Academic journal article Alcohol Research

Who Is at Risk? Population Characterization of Alcohol Self-Administration in Nonhuman Primates Helps Identify Pathways to Dependence

Academic journal article Alcohol Research

Who Is at Risk? Population Characterization of Alcohol Self-Administration in Nonhuman Primates Helps Identify Pathways to Dependence

Article excerpt

Alcohol abuse and dependence are human conditions for which no full equivalent exists in animals. Nevertheless, animal models frequently are used to study various aspects of alcohol dependence that cannot be easily or ethically assessed in humans, including neurobiological mechanisms underlying alcohol dependence. Many of these animal models involve rodents; however, the characteristics (i.e., phenotypes) of chronic heavy drinking may be limited in these species. Nonhuman primates add an important translational aspect to the study of alcohol abuse and alcoholism. Their genetic, anatomical, physiological, and behavioral similarity to humans offers unique opportunities for identifying risk factors that may predispose a person to or accelerate the course of alcohol addiction. Studying alcohol consumption in nonhuman primates, including the distribution of drinking levels in a population, also can be uniquely informative to alcohol research. For example, research on the self-administration procedures in primates can help scientists identify risk factors for excessive alcohol consumption in humans. The phenotype of excessive drinking then can serve as the starting point to test and verify the underlying genetic and environmental influences. The resulting findings, in turn, can help guide prevention and treatment strategies. KEY WORDS: Monkey, alcoholism, selfadministration, behavior, risk, genetics

Alcohol addiction-or alcohol dependence-is a chronic and progressive disorder that has a significant detrimental impact on the drinker, his or her family and community, and society as a whole. Accordingly, it is important to identify the mechanisms contributing to the development of alcohol dependence as well as the factors that increase an individual's risk of becoming alcohol dependent. Only with this knowledge will researchers and clinicians be able to develop new treatment approaches and effective interventions to reduce or prevent the development of alcohol problems in people at risk. One important step is to identify the neurobiological mechanisms that are affected by alcohol use and/or which drive alcohol use and the progression to dependence. Although alcohol dependence is a uniquely human disease that does not occur naturally in animals, animal models frequently are used to study various aspects of the development of alcohol dependence and its consequences because the corresponding experiments would not be feasible or ethical to conduct in humans. This is particularly true in the area of neuroscience, where direct analyses of brain pathways are limited in living individuals (e.g., measurements using imaging methods that reflect alcoholinduced changes in brain function).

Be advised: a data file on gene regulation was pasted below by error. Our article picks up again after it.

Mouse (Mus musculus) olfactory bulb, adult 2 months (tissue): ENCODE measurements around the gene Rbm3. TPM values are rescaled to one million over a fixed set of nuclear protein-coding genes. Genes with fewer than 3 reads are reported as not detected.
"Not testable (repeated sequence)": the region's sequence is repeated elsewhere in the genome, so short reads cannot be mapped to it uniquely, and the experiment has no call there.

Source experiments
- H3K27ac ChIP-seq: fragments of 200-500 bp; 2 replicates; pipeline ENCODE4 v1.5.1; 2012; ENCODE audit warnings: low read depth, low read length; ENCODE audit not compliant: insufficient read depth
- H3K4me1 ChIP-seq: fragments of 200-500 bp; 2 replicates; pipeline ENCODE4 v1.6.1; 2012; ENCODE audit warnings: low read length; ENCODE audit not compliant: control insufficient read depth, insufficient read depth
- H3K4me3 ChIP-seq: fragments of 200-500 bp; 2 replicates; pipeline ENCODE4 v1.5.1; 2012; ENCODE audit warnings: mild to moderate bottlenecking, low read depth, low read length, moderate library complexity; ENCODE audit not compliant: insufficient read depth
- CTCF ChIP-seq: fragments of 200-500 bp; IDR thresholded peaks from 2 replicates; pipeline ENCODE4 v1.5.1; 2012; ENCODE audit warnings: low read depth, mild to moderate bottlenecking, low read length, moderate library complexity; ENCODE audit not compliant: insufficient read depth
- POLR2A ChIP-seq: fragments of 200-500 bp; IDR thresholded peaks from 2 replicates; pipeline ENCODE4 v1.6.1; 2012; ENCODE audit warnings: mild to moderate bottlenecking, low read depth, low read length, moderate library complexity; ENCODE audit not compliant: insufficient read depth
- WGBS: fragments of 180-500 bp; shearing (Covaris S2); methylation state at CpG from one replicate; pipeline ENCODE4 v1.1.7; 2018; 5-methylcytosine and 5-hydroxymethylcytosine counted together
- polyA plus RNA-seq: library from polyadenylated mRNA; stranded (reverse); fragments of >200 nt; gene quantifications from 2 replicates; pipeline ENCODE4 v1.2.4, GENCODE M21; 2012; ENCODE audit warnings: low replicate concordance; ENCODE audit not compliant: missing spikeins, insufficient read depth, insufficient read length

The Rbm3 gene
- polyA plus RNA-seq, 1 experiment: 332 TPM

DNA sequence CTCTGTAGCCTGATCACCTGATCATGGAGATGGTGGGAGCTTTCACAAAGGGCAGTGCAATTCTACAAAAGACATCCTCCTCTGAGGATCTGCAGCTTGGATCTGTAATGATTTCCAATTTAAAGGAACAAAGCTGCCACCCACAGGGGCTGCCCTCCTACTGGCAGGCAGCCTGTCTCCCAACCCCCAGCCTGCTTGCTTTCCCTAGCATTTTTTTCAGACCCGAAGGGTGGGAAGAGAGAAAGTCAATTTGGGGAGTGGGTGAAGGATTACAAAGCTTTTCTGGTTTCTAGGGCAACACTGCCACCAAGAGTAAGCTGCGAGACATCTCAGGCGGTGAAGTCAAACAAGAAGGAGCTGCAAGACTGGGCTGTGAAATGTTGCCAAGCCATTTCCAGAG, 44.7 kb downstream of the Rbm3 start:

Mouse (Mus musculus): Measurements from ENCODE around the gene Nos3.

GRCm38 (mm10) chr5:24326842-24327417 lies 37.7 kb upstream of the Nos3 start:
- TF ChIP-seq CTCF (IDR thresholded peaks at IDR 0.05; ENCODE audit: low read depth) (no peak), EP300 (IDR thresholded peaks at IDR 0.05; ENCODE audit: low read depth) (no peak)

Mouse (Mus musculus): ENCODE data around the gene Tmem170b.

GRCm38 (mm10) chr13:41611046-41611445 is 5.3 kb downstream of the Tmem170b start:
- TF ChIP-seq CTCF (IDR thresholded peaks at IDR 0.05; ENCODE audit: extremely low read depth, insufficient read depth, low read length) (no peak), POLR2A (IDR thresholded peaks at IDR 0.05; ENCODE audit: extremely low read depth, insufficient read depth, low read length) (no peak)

Most animal models of alcohol dependence involve rodents, which are easy to obtain in sufficiently large numbers and also have short generation times, so that the effects of excessive alcohol exposure can be rapidly determined. However, the lifespan and stages of development, the neuroanatomical and physiological complexity, and the social behavior of rodents and humans differ to such an extent that not all aspects of the human condition can be adequately modeled or are sufficiently transferable to humans. Nonhuman primates, in contrast, although lacking in a number of ways, offer researchers the ability to model aspects of the human condition more closely.

Monkeys and apes1 (i.e., nonhuman primates) have a rich history as experimental animals in the study of biomedical disease processes (http://www.primate.wisc.edu/pin/) because they are most similar to humans in that they have relatively long lifespans, go through parallel developmental stages, and share similar genetic predispositions. The value of nonhuman primate studies is particularly evident in research aimed at assessing the risk of developing behavioral disorders, because like humans, nonhuman primates experience complex social and affective processes. The basic data generated by studies of nonhuman primates then can be followed with experimental designs that address the underlying mechanisms of the disorder under investigation and can be the basis for the development of targeted prevention and therapy. …

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